We know that some lifestyle factors contribute to anxiety and depression. For example, effective stress management, adequate sleep, and regular exercise are foundational practices for managing mood and anxiety. We also know that there are some general psychological principles and skills that can help protect against or reduce anxiety and depression (like mindfulness, self-compassion, and psychological flexibility). Yet, where are the public education campaigns, school courses, employee wellness programs, and daily conversations focused on basic brain science and psychological well-being? How amazing would it be if everyone had a foundational knowledge of how their minds worked and how to properly care for them?

Rethinking Mental Health to Reduce Stigma

If I'm being completely open and honest with you, I don't even like the term "mental health." To me, it separates out mental health as something different, something other, and that perpetuates stigma. Instead, we need to talk about health in a comprehensive way that includes mind AND body. The distinction between them truly is arbitrary. (For example, for a sizable chunk of people, depression is actually the result of inflammation in the body; a mindfulness practice has empirically been shown to affect biological responses; chronic stress raises your risk for cardiovascular disease). If there's a line between mental and physical health, it is blurry at best. To act as though mental health and physical health are somehow fundamentally different is not only inaccurate but also incredibly problematic. 

We don't hesitate to go to the doctor when we break a foot or have allergies, but we get squeamish about seeking help for anxiety or depression. We somehow look at those latter experiences as a sign that something is wrong with us, that we are flawed in some way. The reality is that we are just human, and human beings have human brains that aren't designed to thrive in our modern worlds.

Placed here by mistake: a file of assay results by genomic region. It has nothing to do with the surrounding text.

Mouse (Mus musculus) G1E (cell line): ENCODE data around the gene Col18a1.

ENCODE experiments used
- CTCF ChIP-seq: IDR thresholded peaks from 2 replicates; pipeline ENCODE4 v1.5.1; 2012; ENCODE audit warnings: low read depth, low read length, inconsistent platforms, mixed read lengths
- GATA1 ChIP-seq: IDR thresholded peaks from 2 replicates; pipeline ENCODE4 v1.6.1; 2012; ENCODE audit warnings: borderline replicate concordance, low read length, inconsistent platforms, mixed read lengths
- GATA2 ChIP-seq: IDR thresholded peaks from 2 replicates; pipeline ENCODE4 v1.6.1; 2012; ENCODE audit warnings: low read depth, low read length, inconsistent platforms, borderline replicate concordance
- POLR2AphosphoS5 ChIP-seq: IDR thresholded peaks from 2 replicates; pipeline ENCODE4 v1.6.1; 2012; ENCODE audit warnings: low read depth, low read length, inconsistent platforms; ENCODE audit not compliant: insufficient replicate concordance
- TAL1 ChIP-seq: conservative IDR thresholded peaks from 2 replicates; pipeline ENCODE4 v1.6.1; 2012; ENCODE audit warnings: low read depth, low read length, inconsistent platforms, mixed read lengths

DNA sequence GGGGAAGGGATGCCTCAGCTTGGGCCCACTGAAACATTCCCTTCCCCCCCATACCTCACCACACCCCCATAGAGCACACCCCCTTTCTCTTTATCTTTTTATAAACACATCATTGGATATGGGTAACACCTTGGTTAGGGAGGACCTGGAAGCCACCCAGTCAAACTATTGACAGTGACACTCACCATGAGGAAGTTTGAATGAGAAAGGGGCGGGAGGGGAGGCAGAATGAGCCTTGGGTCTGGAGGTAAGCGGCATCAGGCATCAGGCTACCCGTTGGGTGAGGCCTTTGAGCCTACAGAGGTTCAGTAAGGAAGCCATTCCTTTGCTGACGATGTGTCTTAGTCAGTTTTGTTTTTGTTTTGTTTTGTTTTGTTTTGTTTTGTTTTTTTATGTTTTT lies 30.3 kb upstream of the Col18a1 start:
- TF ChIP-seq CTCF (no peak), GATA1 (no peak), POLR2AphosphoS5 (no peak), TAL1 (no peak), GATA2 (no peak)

When left to their own devices, our minds tend to focus on the negative (we naturally notice and remember negative stuff significantly faster than positive stuff, skewing our life experience). Our minds have a propensity toward worry and rumination and, if left unchecked, these habits up the chances of developing anxiety and depression. 

Our modern worlds set us to be sleep-deprived, spend too much time indoors being sedentary and on screens, and feel isolated. We don’t live in tight-knit supportive communities anymore. Unfortunately, that social disconnection (not to mention social distancing) takes a very real toll on our nervous systems and psyches. Work and life demands contribute to chronic, poorly managed stress, which is not a state we are designed to be in long-term. Social media breeds unfair comparisons that leave us feeling inadequate, fosters FOMO and feelings of loneliness, and leads to hours of mindless scrolling. Altogether, our modern lives bring out the worst in our brains…unless we are intentional about pursuing psychological well-being.